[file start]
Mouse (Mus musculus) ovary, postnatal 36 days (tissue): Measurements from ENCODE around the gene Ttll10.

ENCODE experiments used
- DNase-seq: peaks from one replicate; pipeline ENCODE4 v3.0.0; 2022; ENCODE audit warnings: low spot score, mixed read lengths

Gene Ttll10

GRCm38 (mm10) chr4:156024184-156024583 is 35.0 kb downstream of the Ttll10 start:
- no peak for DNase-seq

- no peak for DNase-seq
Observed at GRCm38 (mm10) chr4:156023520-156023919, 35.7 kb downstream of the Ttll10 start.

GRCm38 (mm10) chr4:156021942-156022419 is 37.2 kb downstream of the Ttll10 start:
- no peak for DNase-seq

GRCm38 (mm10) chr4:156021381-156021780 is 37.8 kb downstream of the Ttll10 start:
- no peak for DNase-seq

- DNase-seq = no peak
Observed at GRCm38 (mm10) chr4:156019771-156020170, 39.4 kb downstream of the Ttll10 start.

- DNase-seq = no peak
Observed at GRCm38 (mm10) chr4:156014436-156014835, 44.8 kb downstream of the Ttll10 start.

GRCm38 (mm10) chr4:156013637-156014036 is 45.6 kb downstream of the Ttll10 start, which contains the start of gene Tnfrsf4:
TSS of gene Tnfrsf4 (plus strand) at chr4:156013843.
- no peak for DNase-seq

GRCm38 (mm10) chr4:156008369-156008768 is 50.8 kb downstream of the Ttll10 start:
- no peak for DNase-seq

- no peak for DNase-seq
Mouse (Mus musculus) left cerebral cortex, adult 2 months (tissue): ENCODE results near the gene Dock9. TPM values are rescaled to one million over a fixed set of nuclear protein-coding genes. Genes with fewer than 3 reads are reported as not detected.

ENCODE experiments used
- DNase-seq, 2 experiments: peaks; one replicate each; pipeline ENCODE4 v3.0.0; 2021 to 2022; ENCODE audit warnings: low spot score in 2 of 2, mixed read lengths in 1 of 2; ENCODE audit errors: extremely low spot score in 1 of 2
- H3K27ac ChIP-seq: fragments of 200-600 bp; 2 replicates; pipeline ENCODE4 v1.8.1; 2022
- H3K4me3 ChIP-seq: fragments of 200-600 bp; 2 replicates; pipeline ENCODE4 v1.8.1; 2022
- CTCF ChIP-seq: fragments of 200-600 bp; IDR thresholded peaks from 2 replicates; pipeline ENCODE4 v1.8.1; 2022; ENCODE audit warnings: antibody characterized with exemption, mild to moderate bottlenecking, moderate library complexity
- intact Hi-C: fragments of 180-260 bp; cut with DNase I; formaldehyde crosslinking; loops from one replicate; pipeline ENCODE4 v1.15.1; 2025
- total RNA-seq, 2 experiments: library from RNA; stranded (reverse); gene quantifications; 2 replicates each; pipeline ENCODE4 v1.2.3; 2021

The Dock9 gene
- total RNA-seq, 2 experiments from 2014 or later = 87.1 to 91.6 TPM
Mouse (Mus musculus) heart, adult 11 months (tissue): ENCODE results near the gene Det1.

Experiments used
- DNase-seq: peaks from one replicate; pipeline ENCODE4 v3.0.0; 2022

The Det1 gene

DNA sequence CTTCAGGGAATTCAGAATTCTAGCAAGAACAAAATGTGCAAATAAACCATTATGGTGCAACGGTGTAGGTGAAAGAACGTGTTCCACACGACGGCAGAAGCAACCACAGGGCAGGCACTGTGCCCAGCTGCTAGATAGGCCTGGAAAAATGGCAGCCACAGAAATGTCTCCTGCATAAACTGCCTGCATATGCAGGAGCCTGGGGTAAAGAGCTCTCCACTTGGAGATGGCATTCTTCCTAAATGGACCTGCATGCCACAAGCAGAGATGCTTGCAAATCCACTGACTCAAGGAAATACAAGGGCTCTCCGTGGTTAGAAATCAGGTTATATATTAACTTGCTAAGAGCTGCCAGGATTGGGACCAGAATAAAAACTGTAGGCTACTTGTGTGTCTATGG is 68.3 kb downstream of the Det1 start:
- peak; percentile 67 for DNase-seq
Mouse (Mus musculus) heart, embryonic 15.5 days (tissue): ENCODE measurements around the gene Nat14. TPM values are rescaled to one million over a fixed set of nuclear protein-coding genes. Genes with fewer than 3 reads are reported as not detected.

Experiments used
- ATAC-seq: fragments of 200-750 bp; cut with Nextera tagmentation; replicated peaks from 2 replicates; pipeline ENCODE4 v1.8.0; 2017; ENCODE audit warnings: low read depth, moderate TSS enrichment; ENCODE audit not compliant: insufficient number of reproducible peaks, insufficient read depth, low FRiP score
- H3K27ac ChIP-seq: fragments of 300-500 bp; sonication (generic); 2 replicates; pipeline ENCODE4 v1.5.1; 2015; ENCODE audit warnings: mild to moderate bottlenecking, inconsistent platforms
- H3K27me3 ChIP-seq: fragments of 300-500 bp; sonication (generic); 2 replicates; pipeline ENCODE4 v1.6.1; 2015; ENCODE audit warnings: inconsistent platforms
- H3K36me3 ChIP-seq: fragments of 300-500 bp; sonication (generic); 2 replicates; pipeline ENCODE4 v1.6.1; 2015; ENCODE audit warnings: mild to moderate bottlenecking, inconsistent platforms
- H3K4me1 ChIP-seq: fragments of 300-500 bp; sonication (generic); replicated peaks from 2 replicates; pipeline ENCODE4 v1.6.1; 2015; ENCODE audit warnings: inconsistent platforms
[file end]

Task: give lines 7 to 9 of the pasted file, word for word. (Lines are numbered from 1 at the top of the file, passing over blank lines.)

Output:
- no peak for DNase-seq
Observed at GRCm38 (mm10) chr4:156023520-156023919, 35.7 kb downstream of the Ttll10 start.

GRCm38 (mm10) chr4:156021942-156022419 is 37.2 kb downstream of the Ttll10 start: